Hint: Many people believe that the temperature changes because the Earth is closer to the sun in summer and farther from the sun in winter. Throughout the winter, the sun's beams hit the Earth at a shallow point.
Complete answer: Summer: Summer is the hottest period of the year, falling among spring and harvest time. Temperatures over the period contrast dependent on the area on the Earth; districts close to the equator are normally hotter than those lying close to the shafts. This is on the grounds that, because of the bend of the Earth, these spots get the most daylight, as per Atmospheric Radiation Measurement (ARM) Program. The territories around the Earth's shafts likewise have ice, which mirror a great deal of the sun's beams. The late spring equinox happens when the sun passes legitimately over the equator as a result of the tilt of the Earth. At the point when the seasons depend on the Earth's situation comparable to the sun, it is called galactic summer.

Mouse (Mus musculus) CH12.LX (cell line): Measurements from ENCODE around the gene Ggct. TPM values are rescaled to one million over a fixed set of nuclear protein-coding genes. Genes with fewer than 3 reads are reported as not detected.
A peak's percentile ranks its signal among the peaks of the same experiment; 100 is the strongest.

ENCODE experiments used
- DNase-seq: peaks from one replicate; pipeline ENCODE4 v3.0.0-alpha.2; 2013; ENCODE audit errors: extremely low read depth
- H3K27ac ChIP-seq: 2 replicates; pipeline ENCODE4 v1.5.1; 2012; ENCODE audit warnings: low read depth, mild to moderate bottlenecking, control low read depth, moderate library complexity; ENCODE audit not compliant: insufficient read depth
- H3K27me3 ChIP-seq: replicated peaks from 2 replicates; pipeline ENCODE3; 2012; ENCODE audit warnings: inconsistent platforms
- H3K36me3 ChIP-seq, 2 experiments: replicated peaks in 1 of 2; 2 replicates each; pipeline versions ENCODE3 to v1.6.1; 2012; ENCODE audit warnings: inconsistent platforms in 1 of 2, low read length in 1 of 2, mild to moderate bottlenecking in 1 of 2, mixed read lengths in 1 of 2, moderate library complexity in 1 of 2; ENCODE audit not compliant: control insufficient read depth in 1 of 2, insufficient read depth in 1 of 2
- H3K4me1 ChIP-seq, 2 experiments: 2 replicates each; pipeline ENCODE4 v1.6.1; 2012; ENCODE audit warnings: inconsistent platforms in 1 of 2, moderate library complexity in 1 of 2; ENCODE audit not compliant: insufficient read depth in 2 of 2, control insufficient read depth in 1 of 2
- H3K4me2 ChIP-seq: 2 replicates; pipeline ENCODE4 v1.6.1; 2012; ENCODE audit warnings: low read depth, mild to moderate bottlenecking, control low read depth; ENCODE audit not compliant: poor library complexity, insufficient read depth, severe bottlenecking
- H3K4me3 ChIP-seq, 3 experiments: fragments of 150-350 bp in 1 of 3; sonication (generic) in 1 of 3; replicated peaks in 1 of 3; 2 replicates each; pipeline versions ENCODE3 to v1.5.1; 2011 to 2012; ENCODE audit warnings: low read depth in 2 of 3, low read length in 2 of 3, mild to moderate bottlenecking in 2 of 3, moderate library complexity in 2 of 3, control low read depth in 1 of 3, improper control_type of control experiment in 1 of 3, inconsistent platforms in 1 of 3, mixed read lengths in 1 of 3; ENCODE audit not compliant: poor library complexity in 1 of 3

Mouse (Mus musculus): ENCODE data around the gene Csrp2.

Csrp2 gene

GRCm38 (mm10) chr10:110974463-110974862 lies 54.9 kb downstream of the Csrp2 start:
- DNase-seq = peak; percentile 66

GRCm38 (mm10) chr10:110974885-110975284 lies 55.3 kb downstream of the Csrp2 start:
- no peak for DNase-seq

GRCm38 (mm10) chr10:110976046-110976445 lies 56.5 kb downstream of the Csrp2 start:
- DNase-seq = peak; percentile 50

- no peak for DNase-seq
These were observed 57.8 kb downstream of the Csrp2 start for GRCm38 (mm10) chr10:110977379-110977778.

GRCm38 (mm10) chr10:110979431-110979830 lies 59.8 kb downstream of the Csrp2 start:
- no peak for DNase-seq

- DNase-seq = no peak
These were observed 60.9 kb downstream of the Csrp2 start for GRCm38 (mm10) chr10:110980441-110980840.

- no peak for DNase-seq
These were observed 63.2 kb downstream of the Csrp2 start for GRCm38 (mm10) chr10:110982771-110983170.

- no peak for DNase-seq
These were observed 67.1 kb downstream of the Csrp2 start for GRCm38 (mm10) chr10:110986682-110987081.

Winter: Winter, coldest period of the year, among pre-winter and spring; the name originates from an old Germanic word that signifies "season of water" and alludes to the downpour and snow of winter in center and high scopes. In the Northern Hemisphere it is normally viewed as stretching out from the winter solstice (year's briefest day), December 21 or 22, to the vernal equinox (day and night equivalent long), March 20 or 21, and in the Southern Hemisphere from June 21 or 22 to September 22 or 23. The low temperatures related with winter happen just in center and high scopes; in central locales, temperatures are consistently high consistently. For physical reasons for the seasons, see season.
Hence the correct answer is OPTION(A)
Note: In spite of the fact that the genuine length of the 24-hour day doesn't change, light will last a small amount of a second longer on June 20 than on June 19 or 21. Starting now and into the foreseeable future, the days will get slightly shorter every day until the winter solstice in December.